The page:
I love the Palestinian treaty logic - the kind where you sign a treaty and as soon as the Israelis stop blowing you up with tanks and planes, you lob some missiles over the border and then complain loudly when the Israelis shoot back.
The point of my earlier post was that what to do is a hard decision. The principle of turning the other cheek, which we do a lot of as Americans, and the powerful desire to right wrongs and defend the innocent, are usually in conflict. I made it pretty clear what I believe, but left the subject pretty open-ended.
If your philosophy is to "absorb" damage because you believe we somehow deserve it or because it is morally right to do so, us being bigger and stronger and somehow owe it to the less fortunate to let them crash planes into our skycrapers and set off bombs in public places and otherwise take out their frustrations on us, then it is absolutely your right to believe that is the right course of action.
All I was saying was that it's hard for Christians to stand by and watch wholesale murder. We certainly didn't like it in Yugoslavia (and it was Muslims being slaughtered there). I cheered when President Clinton stepped in to stop it. We didn't like it when the Hutus and Tutsis murdered each other or when warlords drafted child soldiers into their armies in Chad and the Sudan.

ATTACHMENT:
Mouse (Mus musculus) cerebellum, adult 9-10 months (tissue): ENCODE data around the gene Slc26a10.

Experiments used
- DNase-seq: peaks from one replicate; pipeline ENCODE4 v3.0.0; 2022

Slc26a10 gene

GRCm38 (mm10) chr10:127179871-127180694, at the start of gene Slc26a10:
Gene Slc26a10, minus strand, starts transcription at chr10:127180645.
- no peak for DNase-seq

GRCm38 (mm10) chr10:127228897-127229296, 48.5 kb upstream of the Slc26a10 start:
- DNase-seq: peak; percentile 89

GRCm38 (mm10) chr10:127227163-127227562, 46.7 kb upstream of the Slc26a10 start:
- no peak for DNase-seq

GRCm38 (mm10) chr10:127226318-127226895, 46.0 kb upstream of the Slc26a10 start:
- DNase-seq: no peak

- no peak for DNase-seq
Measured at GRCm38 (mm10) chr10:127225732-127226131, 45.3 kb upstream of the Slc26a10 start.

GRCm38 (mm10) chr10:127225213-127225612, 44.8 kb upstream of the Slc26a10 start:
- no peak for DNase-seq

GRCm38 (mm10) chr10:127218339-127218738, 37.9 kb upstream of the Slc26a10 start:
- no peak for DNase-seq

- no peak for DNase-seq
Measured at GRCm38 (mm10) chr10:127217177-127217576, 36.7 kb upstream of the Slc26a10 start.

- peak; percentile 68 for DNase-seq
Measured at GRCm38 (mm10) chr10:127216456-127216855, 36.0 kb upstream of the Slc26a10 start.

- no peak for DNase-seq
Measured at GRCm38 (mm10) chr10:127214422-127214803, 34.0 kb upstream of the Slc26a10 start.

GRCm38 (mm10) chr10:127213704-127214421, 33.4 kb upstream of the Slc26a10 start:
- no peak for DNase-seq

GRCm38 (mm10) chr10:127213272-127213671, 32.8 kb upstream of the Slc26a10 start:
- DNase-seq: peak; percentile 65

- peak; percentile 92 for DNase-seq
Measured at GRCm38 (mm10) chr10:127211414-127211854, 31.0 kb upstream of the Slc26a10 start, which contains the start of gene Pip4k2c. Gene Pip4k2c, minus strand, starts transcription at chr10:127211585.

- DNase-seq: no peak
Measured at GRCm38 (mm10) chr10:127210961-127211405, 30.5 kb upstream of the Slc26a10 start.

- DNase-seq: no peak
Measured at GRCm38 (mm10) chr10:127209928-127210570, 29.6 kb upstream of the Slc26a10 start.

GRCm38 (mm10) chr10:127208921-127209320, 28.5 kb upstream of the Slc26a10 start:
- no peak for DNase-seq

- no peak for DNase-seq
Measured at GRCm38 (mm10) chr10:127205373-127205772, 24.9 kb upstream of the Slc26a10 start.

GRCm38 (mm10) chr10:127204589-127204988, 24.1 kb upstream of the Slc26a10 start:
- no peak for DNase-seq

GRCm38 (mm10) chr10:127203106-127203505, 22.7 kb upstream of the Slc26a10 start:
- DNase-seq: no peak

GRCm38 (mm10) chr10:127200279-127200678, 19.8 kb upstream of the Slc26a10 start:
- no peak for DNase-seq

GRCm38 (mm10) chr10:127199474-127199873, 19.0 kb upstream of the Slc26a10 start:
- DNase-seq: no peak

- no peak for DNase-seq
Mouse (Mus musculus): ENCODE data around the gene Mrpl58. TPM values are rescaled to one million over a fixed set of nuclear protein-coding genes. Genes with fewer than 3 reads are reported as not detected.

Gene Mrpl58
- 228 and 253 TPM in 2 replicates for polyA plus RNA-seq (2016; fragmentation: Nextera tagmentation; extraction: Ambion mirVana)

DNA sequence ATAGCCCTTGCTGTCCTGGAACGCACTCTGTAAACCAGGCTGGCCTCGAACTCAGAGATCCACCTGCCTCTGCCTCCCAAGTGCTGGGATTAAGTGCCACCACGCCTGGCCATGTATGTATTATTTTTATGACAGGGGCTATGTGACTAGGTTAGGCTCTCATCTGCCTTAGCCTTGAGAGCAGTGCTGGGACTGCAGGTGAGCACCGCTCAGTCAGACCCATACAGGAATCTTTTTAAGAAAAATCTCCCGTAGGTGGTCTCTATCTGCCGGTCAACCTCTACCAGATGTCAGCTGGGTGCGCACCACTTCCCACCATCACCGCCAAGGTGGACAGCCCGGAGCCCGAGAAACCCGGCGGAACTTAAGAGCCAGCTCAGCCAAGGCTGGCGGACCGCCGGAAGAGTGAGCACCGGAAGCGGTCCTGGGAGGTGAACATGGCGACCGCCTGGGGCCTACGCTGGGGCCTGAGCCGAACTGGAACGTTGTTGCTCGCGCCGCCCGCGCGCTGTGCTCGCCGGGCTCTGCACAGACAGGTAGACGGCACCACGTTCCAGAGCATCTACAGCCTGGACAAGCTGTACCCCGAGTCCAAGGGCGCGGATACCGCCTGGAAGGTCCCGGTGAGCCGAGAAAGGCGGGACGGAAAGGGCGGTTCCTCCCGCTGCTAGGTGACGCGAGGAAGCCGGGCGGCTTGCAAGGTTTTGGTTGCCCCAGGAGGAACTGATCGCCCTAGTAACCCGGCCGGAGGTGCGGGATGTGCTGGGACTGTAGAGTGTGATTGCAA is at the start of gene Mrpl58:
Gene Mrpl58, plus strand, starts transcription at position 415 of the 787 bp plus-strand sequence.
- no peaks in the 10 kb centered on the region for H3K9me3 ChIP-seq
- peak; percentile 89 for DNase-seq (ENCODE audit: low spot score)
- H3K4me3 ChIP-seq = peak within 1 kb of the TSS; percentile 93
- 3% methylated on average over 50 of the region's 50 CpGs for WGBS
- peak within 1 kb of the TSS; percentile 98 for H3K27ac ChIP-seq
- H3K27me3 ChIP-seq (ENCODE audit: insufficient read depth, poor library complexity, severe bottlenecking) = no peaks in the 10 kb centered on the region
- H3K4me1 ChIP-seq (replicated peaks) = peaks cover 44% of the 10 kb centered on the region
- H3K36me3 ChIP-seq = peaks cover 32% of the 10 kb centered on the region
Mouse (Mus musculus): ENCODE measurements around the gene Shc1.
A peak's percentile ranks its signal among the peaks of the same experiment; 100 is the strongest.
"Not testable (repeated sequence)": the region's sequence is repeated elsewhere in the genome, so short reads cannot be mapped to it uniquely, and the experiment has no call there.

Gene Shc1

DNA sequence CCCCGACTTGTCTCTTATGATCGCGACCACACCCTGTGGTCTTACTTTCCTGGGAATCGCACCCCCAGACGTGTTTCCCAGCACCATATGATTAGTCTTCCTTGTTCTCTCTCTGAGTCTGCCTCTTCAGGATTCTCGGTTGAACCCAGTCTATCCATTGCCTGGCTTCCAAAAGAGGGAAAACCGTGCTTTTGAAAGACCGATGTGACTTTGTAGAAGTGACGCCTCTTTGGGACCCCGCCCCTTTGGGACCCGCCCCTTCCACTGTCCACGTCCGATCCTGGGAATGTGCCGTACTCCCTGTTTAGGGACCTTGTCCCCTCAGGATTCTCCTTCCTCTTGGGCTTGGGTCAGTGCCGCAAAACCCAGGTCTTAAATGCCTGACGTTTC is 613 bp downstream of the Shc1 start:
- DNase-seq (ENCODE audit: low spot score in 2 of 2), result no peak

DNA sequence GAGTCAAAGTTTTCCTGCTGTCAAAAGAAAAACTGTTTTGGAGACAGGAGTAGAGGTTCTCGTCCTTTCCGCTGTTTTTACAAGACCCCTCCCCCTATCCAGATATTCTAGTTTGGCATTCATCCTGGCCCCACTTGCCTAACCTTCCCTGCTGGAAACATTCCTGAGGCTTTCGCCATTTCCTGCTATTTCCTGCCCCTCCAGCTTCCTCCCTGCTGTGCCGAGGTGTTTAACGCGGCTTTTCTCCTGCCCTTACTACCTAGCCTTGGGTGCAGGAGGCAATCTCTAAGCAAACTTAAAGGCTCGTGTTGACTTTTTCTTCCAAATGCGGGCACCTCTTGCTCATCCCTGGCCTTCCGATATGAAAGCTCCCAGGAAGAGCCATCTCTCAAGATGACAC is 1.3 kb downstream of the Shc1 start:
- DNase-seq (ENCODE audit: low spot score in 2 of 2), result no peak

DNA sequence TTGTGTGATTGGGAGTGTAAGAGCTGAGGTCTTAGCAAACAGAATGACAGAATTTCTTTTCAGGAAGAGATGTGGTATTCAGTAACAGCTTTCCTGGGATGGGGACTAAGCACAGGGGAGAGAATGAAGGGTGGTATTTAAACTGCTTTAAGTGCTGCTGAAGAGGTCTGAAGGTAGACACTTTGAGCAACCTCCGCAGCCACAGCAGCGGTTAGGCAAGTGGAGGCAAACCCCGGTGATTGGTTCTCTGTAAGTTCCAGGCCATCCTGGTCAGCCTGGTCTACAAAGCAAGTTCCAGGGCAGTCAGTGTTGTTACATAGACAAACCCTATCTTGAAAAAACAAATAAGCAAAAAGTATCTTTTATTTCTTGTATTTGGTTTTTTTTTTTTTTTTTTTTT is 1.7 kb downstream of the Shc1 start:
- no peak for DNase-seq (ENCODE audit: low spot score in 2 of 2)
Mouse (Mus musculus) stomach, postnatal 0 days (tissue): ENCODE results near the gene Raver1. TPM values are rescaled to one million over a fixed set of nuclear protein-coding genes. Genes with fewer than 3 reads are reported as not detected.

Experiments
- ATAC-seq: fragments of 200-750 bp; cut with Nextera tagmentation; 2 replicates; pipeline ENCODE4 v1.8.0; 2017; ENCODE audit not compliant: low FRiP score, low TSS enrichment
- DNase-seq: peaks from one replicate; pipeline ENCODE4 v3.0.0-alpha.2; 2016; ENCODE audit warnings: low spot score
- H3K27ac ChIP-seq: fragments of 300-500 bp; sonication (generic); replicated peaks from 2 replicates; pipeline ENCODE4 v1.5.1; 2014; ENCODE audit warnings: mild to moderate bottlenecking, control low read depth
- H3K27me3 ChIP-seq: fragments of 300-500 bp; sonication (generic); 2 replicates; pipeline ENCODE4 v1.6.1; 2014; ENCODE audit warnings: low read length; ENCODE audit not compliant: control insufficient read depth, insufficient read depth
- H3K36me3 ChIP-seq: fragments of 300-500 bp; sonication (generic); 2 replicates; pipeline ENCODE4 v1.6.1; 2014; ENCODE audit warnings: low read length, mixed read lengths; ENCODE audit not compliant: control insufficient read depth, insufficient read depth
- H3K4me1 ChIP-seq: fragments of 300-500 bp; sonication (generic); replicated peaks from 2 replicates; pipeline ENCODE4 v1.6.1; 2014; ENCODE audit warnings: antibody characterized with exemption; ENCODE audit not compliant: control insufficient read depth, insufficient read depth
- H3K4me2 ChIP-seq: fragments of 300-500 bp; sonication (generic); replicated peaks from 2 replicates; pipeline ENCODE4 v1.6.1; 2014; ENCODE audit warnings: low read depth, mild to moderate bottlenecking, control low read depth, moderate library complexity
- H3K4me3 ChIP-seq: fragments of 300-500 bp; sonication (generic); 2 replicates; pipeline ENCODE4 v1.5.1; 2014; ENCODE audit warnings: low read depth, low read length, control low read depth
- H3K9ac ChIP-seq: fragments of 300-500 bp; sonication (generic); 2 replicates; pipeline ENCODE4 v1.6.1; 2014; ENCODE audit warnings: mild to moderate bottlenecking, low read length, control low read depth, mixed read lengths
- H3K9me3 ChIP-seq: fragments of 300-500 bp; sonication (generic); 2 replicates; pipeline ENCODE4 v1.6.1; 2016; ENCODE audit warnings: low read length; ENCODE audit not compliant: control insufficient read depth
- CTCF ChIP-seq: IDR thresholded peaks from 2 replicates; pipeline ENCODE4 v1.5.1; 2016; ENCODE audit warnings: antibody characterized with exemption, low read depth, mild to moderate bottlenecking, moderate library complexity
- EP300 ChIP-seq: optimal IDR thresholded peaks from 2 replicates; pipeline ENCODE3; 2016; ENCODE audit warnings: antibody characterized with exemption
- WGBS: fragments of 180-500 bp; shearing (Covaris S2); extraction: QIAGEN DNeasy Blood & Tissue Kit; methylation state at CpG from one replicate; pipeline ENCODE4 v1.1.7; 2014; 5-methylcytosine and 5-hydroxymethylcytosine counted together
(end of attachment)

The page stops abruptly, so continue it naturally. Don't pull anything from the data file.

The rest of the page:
My question to my liberal and libertarian buddies is, "Should America intervene militarily to help the helpless or to depose evil dictators?"
___ No. It's none of our business!
___ Not if we think we can "control" the evil despot by smart diplomacy.
___ Yes. In all cases, even if it interferes with the rulers of a sovereign nation,
___ Only when the oppressed agree with us?
___ Only when the oppressed are nothing like us and, frankly hate our guts?
___ Only if the people being oppressed ask us to (even though how we find out what 'the people' might be somewhat problemtic)?
___ Only if they don't have any oil or anything valuable to sell us?
___ Only if they belong to a trade union?
___ Only if a Democrat is president?
Honestly, I wonder sometimes if liberal commenters actually read things before they post or do they merely press some kind of "talking points" button and phrases like "hiding behind the flag" and "no moral or legal justification" just spew out? I mean, I'm up for a discussion and the wheelchair story was at least an attempt to address the point with an analogy, albeit one that really doesn't fit. But wouldn't it be refreshing if they would speak to the text and not to what they think is behind the text or to what they assume some ignorant redneck tea-bagger like me probably said somewhere in that big old sea of text up there that they didn't want to have to actually read for comprehension.